Ring, the maker of internet-connected video doorbells and security cameras, said in its latest transparency report that it turned over a record amount of doorbell footage and other information to U.S. authorities last year.
The Amazon-owned company said in two biannual reports covering 2021 that it received 3,147 legal demands, an increase of about 65% on the year earlier, up from about 1,900 legal demands in 2020.
More than 85% of the legal demands processed were by way of court-issued search warrants, allowing Ring to turn over both information about a Ring user and video footage from those accounts. Ring said it turned over user content in response to about four out of 10 demands it received during the year.
Transparency reports allow U.S. companies to disclose the number of legal law orders they are given over a particular time period, often six-months or a year. But Ring has been criticized for having unusually cozy relationships with about 2,200 police departments around the United States, latest figures show, allowing police to request video doorbell camera footage from homeowners.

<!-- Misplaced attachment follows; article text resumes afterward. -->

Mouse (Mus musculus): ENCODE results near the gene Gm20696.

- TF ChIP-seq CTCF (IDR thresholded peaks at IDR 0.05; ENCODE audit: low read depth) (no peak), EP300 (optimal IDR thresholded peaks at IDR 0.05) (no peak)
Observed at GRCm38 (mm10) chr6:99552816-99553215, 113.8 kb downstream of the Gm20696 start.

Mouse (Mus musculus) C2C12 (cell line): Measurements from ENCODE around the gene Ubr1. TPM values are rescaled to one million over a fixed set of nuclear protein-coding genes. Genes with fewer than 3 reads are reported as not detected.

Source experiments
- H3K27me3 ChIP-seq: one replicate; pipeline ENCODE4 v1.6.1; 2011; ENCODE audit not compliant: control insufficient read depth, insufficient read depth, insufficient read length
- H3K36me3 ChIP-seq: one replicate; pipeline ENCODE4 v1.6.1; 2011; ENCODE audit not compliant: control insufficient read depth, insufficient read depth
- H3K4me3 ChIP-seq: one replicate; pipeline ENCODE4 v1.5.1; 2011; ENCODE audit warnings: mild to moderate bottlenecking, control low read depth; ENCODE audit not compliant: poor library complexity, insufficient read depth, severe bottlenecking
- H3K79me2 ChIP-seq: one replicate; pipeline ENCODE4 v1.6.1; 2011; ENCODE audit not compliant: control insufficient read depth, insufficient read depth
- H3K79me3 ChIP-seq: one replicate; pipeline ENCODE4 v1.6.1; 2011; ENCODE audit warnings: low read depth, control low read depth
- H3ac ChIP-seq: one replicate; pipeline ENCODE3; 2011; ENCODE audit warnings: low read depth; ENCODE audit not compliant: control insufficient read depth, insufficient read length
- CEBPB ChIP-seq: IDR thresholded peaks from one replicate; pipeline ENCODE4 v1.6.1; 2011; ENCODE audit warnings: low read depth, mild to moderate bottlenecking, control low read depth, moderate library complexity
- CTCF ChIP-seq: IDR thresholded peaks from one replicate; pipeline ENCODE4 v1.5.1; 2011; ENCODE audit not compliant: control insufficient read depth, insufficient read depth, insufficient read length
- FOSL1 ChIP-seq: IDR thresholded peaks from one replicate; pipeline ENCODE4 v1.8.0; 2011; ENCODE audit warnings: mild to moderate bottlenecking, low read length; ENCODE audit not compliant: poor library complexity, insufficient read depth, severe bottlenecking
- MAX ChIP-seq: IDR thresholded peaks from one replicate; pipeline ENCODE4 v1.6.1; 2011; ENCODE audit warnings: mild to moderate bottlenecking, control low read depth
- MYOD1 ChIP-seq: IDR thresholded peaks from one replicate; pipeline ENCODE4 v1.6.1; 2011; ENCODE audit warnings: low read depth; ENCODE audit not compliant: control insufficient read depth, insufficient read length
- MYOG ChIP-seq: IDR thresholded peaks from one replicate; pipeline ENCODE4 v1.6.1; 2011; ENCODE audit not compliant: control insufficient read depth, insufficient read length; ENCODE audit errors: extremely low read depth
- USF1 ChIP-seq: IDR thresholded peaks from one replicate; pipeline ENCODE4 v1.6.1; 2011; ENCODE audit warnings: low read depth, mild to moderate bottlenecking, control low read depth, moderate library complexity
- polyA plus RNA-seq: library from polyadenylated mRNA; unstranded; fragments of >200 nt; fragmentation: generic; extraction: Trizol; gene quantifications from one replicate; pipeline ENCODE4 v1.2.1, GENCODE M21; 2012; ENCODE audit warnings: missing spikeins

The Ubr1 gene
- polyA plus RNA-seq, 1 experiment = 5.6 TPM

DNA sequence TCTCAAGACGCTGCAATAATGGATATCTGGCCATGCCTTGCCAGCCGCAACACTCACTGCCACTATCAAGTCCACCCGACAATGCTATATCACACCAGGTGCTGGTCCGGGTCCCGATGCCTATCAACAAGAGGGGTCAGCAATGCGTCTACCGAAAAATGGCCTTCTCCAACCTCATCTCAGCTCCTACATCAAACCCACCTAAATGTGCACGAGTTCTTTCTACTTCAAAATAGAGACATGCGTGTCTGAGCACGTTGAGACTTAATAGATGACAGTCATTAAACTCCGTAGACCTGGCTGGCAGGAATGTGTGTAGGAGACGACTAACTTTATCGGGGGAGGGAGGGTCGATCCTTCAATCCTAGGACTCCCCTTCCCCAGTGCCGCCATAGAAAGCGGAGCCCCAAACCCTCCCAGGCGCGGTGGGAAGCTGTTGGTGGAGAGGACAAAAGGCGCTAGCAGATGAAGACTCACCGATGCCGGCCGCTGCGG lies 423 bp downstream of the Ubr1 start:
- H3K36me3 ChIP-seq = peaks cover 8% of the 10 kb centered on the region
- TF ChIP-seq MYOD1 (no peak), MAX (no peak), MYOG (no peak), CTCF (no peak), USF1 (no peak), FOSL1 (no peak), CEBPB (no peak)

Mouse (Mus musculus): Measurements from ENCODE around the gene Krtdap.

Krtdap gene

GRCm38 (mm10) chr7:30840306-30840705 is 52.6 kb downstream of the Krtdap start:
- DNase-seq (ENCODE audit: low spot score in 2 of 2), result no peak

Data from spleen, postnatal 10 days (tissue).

Ring said it also notified 648 users during the year that their user information had been requested by law enforcement. According to its law enforcement guidelines, Ring notifies users before disclosing their user information, such as name, address, email address and billing information, unless it is prohibited by way of a secrecy order.
In a new breakout, Ring also revealed it received 2,774 preservation orders, which allow police departments and law enforcement agencies to ask Amazon — not demand — to preserve a user's account for up to six months to allow the requesting agency to gather enough information to a court-issued order, such as a search warrant.
Amazon executive Brian Huseman told lawmakers in a letter published Wednesday that Ring shared doorbell footage at least 11 times with U.S. authorities so far in 2022 without the consent of the device's owner, reports Politico. According to the letter, Amazon said it "made a good-faith determination that there was an imminent danger of death or serious physical injury to a person requiring disclosure of information without delay." Under emergency disclosure orders, companies can respond with data when a requesting agency doesn't have the time to obtain a court order.
Ring has not yet revealed how many times it has disclosed user data under emergency circumstances in previous years, including its most recent transparency report.